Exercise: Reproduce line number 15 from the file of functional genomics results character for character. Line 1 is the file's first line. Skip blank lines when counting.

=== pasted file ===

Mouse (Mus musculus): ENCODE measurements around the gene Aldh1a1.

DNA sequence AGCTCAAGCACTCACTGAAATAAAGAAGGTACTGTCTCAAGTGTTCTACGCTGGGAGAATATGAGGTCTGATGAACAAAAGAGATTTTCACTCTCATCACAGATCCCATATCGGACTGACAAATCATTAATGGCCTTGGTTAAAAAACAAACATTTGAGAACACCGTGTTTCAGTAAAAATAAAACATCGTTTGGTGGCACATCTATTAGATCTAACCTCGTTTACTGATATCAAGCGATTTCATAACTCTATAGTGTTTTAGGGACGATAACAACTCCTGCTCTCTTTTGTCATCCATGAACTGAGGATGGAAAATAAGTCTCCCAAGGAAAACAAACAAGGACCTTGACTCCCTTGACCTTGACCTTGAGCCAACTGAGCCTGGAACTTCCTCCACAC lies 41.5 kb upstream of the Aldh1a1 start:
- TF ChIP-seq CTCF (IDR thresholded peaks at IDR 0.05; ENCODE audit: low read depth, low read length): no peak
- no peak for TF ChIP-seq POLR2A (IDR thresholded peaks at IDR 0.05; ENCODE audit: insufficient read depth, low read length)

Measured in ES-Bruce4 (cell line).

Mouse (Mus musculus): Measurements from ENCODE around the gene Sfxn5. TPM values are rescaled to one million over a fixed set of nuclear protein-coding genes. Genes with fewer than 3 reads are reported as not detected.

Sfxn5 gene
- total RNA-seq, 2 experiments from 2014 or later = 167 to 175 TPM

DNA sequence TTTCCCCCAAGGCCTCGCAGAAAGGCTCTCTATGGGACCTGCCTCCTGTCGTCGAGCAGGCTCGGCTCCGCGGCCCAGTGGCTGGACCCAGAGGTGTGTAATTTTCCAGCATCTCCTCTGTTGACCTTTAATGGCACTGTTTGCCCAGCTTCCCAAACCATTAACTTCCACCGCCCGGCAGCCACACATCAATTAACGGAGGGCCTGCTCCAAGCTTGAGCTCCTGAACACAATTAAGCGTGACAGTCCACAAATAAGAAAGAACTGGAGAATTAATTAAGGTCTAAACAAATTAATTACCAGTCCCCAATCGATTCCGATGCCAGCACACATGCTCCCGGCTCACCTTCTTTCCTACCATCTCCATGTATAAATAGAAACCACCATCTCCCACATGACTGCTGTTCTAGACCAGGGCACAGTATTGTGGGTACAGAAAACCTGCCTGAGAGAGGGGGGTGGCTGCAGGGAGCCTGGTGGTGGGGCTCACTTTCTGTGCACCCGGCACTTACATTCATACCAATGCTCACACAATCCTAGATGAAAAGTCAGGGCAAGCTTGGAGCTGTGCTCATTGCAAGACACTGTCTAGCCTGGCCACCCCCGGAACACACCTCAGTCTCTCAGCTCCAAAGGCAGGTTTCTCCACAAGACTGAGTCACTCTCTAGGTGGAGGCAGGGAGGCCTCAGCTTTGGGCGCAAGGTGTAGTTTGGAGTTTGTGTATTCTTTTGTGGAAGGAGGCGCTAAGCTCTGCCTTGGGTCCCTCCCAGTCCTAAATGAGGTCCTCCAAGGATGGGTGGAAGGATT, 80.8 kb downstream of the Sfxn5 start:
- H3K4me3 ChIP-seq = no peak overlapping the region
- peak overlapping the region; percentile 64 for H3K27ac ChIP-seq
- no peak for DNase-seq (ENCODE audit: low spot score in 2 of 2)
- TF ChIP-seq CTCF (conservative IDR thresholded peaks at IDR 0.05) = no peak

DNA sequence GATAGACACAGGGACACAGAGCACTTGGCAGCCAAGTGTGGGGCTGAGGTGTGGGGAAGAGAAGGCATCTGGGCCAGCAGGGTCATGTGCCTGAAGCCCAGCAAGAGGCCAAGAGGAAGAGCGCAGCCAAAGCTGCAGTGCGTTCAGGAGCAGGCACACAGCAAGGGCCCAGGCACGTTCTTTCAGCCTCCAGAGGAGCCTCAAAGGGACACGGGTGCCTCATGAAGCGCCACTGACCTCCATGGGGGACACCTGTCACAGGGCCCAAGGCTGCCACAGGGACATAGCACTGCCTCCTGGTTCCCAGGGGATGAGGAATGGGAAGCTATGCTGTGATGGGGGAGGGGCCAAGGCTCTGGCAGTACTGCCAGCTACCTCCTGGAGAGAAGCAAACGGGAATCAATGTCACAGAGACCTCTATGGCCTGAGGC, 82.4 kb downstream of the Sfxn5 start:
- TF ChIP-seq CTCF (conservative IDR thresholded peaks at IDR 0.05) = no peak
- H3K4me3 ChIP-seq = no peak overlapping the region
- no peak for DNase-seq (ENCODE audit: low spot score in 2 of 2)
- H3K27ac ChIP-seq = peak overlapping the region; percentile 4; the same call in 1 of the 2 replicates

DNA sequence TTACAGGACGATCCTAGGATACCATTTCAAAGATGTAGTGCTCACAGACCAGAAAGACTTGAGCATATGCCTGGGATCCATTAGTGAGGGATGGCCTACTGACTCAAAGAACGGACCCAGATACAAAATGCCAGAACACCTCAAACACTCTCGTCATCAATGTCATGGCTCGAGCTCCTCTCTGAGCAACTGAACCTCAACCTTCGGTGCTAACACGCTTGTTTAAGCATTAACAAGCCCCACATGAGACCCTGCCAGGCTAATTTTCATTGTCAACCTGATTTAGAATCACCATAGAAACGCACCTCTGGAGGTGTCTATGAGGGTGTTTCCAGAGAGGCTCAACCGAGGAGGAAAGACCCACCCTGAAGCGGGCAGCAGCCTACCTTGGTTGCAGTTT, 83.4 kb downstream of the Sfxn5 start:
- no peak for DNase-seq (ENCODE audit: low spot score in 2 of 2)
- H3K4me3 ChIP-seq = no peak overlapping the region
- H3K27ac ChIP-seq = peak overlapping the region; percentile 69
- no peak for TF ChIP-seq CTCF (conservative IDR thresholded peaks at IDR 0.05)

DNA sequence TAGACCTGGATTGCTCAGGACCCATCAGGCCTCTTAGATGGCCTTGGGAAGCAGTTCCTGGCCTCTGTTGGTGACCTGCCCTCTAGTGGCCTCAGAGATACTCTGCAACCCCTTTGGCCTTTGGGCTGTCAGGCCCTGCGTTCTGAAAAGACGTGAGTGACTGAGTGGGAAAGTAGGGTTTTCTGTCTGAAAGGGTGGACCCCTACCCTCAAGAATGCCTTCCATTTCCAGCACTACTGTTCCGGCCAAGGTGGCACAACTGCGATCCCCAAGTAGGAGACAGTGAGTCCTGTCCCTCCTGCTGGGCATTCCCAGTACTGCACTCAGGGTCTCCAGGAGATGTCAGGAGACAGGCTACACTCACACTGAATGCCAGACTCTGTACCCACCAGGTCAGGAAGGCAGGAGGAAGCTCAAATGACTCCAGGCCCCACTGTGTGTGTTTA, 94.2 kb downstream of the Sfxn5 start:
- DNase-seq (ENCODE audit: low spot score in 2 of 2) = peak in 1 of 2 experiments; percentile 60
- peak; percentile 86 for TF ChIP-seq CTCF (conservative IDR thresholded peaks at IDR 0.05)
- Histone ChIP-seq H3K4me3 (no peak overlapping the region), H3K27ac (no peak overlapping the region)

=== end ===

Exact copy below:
- TF ChIP-seq CTCF (conservative IDR thresholded peaks at IDR 0.05) = no peak